From birth, a babies movement is driven by their mouth with their need to feed. Then as children become more mobile, what happens to everything? It ends up in their mouth. As an adult when you put on mascara, whats keeps your face stable? your mouth drops open or locked to help hold the face muscles still. So unsurprisingly, the mouth is plays many essential roles, why not unlock its potential therapeutically?

I highly recommended looking at the below resources to learn more about how oral motor and respiration can used to improve kids posture and self regulation:
For therapists – The Motor, Oral, Respiration, Eyes (M.O.R.E.)Book, Integrating the mouth with sensory and postural functions, By Patricia Oetter, Eileen Richter & Sheila Frick. MORE book
For parents – “Out of the Mouths of Babes” By Patricia Oetter, Eileen Richter & Sheila Frick. Mouth of Babes book

If you would like to learn more please check out our courses or therapy options on our website

Supporting Kids in FIFO Families

Families that live in a Fly In Fly Out lifestyle can find it difficult to manage a consistent routine and feel connected to the family member when they are absent. This can cause stress or anxiety among the adults and/or children in the family. Therefore the following are some ideas of ways to maintain a routine and ensure that all members of the family can have a presence despite being away at work.Screen Shot 2015-06-30 at 12.35.20 pm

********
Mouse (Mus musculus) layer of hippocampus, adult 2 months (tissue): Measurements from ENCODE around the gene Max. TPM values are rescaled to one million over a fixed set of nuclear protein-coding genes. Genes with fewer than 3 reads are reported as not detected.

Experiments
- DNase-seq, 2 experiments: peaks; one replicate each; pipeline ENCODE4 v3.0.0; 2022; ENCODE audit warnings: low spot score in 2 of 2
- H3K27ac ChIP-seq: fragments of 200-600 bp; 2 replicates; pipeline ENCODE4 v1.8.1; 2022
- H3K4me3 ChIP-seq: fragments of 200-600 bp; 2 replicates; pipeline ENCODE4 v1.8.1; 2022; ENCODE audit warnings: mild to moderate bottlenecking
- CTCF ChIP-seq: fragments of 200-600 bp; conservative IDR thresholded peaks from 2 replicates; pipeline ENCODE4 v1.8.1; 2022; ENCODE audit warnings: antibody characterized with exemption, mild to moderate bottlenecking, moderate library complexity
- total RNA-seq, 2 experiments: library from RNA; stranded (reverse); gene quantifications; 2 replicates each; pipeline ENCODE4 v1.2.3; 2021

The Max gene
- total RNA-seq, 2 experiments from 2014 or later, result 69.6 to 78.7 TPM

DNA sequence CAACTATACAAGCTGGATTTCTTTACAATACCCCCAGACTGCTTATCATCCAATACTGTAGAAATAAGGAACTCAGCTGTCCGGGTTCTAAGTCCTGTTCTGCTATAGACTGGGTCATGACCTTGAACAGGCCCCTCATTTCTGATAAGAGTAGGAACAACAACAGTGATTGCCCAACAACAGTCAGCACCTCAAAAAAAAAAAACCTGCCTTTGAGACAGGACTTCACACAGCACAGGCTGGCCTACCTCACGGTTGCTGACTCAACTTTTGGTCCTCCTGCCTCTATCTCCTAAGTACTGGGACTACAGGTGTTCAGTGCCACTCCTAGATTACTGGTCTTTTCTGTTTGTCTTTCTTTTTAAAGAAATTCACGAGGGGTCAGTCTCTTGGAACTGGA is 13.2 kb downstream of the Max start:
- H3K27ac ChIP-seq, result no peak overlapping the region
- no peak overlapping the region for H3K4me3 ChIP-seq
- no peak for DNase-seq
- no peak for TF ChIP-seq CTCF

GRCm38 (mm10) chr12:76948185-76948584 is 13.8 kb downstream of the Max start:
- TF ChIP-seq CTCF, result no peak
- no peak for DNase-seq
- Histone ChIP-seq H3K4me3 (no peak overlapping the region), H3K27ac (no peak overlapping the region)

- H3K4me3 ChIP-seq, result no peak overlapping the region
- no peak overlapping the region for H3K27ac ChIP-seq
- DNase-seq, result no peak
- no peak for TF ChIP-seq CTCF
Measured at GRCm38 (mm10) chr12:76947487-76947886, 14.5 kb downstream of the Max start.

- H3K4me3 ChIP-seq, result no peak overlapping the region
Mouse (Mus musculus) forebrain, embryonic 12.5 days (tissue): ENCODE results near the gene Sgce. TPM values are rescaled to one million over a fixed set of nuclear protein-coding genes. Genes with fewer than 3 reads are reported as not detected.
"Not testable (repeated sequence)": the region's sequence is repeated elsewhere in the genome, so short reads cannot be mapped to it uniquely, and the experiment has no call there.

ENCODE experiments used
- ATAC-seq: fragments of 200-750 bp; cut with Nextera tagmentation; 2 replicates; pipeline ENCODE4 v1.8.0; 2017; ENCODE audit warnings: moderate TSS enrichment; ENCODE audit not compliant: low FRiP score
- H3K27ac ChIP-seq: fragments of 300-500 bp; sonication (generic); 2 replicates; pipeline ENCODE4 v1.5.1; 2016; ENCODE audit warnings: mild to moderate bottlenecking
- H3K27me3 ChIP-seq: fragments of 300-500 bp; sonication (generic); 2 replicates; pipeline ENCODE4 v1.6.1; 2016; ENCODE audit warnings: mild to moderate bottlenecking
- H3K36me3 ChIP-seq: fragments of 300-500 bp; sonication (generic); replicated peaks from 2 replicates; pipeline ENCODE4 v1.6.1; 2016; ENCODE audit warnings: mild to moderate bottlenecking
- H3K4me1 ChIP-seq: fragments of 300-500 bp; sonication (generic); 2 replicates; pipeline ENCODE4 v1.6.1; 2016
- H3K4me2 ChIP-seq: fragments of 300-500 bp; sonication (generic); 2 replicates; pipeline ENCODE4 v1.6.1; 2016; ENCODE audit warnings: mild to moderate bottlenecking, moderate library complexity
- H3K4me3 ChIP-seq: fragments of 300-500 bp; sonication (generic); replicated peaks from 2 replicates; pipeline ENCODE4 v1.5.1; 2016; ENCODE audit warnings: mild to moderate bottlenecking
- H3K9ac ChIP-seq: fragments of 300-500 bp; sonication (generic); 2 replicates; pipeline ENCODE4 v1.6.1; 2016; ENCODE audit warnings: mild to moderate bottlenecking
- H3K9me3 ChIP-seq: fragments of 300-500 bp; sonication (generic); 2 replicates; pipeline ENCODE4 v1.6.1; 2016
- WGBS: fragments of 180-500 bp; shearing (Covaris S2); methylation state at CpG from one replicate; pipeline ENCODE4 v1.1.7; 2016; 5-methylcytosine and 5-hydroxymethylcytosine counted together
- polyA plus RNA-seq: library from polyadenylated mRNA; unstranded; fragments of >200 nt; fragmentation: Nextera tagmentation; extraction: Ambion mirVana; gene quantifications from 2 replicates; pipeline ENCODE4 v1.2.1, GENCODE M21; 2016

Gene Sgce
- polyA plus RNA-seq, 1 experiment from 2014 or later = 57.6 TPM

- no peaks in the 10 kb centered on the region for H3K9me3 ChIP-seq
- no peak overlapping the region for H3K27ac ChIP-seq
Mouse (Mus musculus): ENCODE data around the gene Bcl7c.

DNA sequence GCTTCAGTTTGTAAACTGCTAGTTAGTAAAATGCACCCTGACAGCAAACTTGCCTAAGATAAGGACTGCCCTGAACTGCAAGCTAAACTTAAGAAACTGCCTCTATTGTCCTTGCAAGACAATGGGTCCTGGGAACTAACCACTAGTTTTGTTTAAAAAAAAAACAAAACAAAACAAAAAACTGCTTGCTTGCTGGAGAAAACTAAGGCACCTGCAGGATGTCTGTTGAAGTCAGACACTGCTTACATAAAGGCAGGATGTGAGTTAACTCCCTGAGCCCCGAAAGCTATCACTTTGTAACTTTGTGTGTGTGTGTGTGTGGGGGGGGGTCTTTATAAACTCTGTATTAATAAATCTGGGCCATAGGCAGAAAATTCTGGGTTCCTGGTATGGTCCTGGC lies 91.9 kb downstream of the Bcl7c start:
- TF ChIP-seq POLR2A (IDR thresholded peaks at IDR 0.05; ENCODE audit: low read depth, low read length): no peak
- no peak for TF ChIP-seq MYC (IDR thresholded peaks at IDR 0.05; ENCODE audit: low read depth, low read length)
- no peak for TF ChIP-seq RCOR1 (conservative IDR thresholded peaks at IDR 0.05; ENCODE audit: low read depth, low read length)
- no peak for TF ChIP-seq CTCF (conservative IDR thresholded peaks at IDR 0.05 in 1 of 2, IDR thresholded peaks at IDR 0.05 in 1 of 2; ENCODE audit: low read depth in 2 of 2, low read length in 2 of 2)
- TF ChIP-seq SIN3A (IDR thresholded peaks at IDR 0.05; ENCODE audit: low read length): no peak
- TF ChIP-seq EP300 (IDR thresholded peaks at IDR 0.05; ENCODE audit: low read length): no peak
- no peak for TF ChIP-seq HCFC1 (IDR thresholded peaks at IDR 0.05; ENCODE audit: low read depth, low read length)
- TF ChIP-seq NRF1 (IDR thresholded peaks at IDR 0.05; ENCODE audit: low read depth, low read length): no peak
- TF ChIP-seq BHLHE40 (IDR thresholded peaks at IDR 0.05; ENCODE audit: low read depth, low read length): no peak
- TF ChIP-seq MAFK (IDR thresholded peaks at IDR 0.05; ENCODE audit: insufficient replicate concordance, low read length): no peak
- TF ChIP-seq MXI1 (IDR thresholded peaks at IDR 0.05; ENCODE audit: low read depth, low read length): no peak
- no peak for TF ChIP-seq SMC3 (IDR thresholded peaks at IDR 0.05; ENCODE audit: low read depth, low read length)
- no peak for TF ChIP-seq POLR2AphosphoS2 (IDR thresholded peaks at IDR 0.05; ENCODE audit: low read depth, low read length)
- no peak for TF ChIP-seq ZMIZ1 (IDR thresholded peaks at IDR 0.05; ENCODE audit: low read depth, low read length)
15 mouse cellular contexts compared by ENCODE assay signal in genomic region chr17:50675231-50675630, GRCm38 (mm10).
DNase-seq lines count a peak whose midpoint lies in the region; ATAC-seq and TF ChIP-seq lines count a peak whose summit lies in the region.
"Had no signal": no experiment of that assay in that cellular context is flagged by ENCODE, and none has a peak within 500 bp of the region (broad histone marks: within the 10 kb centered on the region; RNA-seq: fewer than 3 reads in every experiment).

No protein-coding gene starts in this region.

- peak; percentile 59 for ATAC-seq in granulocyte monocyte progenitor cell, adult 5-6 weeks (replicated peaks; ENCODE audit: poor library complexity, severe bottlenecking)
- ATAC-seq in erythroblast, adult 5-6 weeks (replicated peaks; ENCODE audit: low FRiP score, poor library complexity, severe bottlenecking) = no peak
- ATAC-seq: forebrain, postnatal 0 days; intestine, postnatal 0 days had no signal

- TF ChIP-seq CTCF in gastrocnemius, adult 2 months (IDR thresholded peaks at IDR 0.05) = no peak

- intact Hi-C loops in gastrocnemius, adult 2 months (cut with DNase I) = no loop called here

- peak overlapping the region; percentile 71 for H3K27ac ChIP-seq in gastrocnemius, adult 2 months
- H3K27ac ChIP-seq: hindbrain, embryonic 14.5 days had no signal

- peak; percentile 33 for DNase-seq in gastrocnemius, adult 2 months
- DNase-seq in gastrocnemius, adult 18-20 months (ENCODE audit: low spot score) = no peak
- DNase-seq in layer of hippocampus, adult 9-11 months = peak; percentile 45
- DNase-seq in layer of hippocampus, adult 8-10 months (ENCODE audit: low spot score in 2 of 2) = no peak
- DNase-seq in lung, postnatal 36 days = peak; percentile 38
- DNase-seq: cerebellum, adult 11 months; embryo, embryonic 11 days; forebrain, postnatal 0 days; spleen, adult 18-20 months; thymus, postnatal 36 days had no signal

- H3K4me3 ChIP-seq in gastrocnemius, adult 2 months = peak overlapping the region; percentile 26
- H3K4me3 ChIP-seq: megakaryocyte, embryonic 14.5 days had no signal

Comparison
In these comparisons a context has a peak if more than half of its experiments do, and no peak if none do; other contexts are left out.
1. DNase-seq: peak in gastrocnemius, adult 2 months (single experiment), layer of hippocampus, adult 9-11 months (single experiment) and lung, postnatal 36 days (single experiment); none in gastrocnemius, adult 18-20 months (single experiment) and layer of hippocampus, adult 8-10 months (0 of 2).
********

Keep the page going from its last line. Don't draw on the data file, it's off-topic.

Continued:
Routine ideas to build in consistency despite rosters:

  • Keep a consistent morning, afternoon and bed time routine every day. Have a picture schedule of all the things that need to be done so both parents and children can follow step by step.
  • Include the absent dad/mum in the routine when they are away; such as record them reading a story that can be played at night.
  • Utilise technology to make video calls or send short videos to each other; such as skype, facetime, whatsapp etc.
  • Have a calendar visible with the dates that the parent will be home/away so the kids can track the progress of the FIFO schedule and feel prepared.
  • Have a goodbye and welcome home activity that is done each time the parent leaves/comes back.

Calming ideas to reduce anxiety in children affected by disruption:

  • Create opportunities to practice feeling calm throughout your daily routine such as; listen to relaxation music before going to bed.
  • Exercise and movement is the main factor that reduces stress and calms children/adults. Ensure kids get a chance to play and exercise everyday to reduce the feelings on anxiety and/or uncertainty.
  • Create a quiet calm place, such as small tent or canopy, where the kids can escape to when feeling stressed.

Connection ideas to foster strong relationships:

  • Write a letter to mum/dad to tell him about your day (great way to practice handwriting!).
  • Make a photo/scrap book together of all the things that have been doing while mum/dad are away to show when they get back. Collect items such as tickets, empty packets, leafs etc of where you have been to put in the book.